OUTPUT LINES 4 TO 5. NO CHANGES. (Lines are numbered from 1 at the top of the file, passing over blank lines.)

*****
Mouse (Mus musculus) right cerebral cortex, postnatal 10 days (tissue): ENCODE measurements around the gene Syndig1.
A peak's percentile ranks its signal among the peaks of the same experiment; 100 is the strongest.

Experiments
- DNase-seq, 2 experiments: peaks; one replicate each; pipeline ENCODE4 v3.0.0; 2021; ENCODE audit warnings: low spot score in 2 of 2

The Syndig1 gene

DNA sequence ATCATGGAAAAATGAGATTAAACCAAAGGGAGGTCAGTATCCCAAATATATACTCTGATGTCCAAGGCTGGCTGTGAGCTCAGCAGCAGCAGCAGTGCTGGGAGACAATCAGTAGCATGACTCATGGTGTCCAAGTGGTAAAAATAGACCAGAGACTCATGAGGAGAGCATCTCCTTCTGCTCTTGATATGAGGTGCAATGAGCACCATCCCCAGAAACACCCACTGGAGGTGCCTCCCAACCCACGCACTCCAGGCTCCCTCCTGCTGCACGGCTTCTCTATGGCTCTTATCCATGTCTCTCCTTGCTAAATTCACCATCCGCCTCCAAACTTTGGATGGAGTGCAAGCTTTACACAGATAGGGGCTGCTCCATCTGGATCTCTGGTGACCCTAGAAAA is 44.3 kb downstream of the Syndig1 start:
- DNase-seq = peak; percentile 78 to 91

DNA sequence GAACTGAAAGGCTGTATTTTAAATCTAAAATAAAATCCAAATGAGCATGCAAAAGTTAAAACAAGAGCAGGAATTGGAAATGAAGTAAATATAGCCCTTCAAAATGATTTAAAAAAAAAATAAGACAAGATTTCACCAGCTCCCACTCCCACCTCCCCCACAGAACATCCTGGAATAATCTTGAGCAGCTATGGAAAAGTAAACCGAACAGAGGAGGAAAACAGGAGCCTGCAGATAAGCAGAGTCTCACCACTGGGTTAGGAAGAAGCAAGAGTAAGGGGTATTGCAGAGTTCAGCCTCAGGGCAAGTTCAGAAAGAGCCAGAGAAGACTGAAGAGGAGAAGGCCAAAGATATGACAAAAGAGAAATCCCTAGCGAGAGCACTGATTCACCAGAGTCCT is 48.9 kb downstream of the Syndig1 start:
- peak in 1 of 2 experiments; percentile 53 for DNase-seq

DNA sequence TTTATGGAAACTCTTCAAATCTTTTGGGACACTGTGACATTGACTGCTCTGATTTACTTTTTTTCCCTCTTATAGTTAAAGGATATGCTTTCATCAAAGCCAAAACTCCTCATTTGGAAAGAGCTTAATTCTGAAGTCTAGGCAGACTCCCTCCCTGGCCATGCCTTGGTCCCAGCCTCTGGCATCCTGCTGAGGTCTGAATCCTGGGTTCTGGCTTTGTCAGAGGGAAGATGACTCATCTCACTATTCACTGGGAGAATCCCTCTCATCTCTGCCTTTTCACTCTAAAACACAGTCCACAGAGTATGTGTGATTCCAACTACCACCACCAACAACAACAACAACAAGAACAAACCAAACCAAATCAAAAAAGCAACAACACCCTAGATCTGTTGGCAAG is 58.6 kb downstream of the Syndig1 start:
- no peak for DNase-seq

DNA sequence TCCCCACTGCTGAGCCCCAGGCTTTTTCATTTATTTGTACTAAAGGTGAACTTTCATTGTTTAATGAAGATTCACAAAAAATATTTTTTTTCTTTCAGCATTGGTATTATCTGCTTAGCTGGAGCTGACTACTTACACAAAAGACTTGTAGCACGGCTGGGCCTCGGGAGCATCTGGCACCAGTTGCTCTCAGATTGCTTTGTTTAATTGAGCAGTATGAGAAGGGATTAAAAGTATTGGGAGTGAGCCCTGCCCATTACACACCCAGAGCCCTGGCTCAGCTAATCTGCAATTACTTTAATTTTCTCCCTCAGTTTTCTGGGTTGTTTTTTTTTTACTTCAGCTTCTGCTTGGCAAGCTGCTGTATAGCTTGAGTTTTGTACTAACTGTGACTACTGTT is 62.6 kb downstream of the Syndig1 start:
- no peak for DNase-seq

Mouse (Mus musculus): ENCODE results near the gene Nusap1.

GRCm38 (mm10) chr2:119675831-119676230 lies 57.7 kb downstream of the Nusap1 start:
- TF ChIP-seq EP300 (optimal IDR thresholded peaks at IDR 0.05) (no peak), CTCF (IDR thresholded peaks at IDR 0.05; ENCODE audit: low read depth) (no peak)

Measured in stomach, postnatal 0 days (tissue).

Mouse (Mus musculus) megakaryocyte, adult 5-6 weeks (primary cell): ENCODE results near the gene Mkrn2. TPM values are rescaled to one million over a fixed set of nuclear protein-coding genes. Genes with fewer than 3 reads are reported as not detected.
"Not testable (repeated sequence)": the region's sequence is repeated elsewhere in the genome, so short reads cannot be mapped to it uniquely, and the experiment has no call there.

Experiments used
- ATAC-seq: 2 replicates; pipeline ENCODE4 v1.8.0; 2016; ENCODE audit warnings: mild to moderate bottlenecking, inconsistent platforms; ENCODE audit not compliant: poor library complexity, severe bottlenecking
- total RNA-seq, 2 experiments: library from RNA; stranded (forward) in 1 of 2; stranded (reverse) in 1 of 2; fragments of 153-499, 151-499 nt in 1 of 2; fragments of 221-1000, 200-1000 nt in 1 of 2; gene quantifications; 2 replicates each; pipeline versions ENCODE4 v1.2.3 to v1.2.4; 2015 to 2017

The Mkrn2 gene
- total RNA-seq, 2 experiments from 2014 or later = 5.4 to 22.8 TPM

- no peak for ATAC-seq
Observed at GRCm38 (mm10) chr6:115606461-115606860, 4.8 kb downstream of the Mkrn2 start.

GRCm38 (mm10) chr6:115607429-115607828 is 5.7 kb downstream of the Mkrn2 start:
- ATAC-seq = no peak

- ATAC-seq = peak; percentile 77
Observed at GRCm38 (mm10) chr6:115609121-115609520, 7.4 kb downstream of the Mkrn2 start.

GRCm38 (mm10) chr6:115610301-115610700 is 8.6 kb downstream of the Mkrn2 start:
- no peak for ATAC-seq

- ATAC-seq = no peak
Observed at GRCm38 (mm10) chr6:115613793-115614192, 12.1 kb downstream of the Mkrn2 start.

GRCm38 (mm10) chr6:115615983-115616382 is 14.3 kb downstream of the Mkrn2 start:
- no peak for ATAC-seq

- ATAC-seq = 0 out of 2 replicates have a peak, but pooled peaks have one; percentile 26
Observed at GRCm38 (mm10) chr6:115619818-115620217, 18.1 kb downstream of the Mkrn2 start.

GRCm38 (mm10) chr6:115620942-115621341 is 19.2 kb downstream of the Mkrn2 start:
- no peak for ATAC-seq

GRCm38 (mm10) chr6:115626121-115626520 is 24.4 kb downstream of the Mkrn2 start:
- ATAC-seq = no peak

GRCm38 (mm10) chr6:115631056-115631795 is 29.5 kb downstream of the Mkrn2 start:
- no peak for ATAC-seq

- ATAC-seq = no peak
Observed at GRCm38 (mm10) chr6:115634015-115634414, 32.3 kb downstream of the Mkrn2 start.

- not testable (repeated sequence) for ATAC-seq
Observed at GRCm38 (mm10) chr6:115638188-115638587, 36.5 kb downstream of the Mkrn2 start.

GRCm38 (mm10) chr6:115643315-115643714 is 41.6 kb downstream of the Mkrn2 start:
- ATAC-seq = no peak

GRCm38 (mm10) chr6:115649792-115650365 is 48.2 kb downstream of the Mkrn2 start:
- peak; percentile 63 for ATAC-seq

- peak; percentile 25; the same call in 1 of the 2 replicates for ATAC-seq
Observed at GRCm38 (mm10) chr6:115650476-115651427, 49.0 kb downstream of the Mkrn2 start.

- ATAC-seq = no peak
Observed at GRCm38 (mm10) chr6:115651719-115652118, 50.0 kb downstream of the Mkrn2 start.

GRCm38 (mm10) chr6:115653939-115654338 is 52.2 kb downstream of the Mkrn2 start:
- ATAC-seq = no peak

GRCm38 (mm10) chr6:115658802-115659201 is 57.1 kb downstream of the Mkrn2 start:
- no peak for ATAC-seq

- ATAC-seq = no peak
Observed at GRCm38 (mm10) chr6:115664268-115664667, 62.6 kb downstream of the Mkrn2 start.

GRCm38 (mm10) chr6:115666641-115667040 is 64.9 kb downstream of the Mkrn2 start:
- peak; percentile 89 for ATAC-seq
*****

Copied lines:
- DNase-seq, 2 experiments: peaks; one replicate each; pipeline ENCODE4 v3.0.0; 2021; ENCODE audit warnings: low spot score in 2 of 2

The Syndig1 gene